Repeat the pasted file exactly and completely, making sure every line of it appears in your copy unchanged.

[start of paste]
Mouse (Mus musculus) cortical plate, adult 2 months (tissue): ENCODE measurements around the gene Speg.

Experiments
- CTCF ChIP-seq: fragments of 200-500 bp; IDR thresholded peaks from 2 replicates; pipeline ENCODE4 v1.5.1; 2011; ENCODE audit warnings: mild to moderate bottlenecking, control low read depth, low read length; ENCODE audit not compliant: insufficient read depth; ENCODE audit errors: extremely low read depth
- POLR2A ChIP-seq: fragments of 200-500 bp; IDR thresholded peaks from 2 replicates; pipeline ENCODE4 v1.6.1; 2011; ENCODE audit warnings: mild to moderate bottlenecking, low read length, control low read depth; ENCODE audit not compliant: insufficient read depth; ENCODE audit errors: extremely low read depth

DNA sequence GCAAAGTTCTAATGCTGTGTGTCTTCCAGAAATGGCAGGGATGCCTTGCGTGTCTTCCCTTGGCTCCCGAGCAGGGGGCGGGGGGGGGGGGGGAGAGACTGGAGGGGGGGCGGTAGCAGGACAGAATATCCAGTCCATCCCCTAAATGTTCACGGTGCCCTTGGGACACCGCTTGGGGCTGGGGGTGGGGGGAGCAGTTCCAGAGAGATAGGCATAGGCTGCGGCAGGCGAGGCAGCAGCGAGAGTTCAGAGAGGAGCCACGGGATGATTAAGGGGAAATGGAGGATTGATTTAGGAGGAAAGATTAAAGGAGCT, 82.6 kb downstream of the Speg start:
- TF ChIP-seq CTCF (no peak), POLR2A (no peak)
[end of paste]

Mouse (Mus musculus) cortical plate, adult 2 months (tissue): ENCODE measurements around the gene Speg.

Experiments
- CTCF ChIP-seq: fragments of 200-500 bp; IDR thresholded peaks from 2 replicates; pipeline ENCODE4 v1.5.1; 2011; ENCODE audit warnings: mild to moderate bottlenecking, control low read depth, low read length; ENCODE audit not compliant: insufficient read depth; ENCODE audit errors: extremely low read depth
- POLR2A ChIP-seq: fragments of 200-500 bp; IDR thresholded peaks from 2 replicates; pipeline ENCODE4 v1.6.1; 2011; ENCODE audit warnings: mild to moderate bottlenecking, low read length, control low read depth; ENCODE audit not compliant: insufficient read depth; ENCODE audit errors: extremely low read depth

DNA sequence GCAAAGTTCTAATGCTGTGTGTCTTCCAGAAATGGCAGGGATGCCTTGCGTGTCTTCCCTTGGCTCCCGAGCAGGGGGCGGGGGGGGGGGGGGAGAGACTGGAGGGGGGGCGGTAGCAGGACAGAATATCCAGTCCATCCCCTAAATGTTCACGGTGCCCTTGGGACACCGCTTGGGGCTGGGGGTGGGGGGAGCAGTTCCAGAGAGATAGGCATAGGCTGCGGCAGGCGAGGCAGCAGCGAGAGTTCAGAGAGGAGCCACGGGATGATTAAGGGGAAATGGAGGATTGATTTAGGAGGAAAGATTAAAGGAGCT, 82.6 kb downstream of the Speg start:
- TF ChIP-seq CTCF (no peak), POLR2A (no peak)